Intrathecal opioids routinely are administered to surgical patients to provide prolonged postoperative analgesia. This study evaluated the dose-response effects of intrathecal fentanyl in an elderly patient population undergoing lower extremity revascularization procedures.Methods:
Surgical anesthesia was induced using a continuous spinal technique. No patient received perioperative antiemetics or opioids. Postoperatively, after complete regression of spinal anesthesia, patients received via the spinal catheter either 0, 5,10, 20,40, or 50 µg fentanyl. Blood pressure, heart rate, respiratory rate, oxyhemoglobin saturation, and visual analog pain scores were recorded approximately every minute for 15 min after study drug administration. After this Initial observation period, blood pressure, heart rate, respiratory rate, oxyhemoglobin saturation were recorded every 15 min for the next 2 h, then every 30 mln thereafter. A verbal analog pain score, with 0 equivalent to no pain and 10 the worst pain imaginable, was obtained with each set of vital signs. The study was concluded when the verbal analog pain score was ≥3, the patient was medicated, and the time was recorded. Any side effects, such as respiratory depression, nausea, vomiting, and pruritus, were recorded.Results:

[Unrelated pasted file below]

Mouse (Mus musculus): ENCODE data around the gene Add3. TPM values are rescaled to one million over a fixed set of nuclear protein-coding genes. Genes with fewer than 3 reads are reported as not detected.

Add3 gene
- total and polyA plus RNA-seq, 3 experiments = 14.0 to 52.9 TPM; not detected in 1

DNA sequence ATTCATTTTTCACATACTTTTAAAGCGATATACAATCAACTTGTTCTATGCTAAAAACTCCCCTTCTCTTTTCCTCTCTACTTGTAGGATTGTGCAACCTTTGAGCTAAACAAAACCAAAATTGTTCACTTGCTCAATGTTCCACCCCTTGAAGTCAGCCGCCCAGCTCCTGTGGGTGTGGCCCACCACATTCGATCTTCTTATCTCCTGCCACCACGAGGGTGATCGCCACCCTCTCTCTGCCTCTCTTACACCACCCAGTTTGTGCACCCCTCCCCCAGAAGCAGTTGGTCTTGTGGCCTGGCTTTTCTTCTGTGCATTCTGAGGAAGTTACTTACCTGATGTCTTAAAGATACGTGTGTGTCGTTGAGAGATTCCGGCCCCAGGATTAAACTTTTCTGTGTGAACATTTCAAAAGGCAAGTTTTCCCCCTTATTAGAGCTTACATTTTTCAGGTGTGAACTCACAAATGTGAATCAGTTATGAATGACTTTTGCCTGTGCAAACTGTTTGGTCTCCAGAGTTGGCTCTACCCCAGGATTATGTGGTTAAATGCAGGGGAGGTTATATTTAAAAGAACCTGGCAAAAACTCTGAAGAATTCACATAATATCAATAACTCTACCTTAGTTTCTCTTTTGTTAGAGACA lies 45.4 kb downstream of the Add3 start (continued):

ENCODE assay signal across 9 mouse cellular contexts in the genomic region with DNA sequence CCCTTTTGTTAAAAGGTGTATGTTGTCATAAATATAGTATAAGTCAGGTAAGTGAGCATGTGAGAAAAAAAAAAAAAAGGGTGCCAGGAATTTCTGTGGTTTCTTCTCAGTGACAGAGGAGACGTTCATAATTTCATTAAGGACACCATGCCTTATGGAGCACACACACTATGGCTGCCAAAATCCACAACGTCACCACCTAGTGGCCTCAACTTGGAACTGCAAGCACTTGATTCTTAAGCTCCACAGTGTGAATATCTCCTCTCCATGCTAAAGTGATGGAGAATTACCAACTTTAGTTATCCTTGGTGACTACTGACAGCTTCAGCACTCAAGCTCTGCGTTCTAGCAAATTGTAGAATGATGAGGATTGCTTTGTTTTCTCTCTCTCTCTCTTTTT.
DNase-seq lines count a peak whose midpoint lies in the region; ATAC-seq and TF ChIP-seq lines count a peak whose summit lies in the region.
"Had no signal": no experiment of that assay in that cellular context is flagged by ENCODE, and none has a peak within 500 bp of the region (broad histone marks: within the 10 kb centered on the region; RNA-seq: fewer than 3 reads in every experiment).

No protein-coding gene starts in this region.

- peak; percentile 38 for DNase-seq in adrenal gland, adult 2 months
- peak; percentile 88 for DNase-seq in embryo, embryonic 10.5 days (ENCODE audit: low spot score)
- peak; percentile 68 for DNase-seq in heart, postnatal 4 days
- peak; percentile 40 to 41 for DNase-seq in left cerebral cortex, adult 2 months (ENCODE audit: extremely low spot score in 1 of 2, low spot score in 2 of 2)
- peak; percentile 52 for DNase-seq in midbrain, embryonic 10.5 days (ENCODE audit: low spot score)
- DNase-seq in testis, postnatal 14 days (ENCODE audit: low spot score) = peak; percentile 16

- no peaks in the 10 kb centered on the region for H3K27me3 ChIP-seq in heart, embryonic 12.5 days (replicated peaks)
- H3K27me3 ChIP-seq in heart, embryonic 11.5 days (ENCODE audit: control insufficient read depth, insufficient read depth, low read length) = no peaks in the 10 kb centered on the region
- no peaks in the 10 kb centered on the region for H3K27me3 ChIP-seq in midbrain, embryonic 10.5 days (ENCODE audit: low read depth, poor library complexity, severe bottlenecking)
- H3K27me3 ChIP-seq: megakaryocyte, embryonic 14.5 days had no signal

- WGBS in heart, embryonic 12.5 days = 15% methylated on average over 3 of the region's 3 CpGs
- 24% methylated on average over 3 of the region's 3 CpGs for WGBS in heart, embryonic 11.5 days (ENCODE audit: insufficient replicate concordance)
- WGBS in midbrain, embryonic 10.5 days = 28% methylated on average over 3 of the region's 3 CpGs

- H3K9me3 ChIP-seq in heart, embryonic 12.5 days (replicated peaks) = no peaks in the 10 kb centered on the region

Minimal analgesia was derived from the 0-, 5-, and 10-µg doses. Beginning at 20 µg, patients experienced the onset of satisfactory analgesia (visual analog pain scores < 3) within 4 mln. All patients in the 40- and 50-µg groups had excellent analgesia (visual analog pain scores < 1) within 10 min. No patient experienced respiratory depression (respiratory rate < 9 breaths/min), hypoxemia (oxyhemoglobin saturation < 90%), or any hemodynamic alterations (20% change greater or less than baseline heart rate or blood pressure). In the 50-µg group, five of ten patients complained of pruritus.Conclusions:
Results indicate that 40 µg intrathecal fentanyl provides satisfactory analgesia for approximately 5 h in an elderly patient population, with a low incidence of side effects.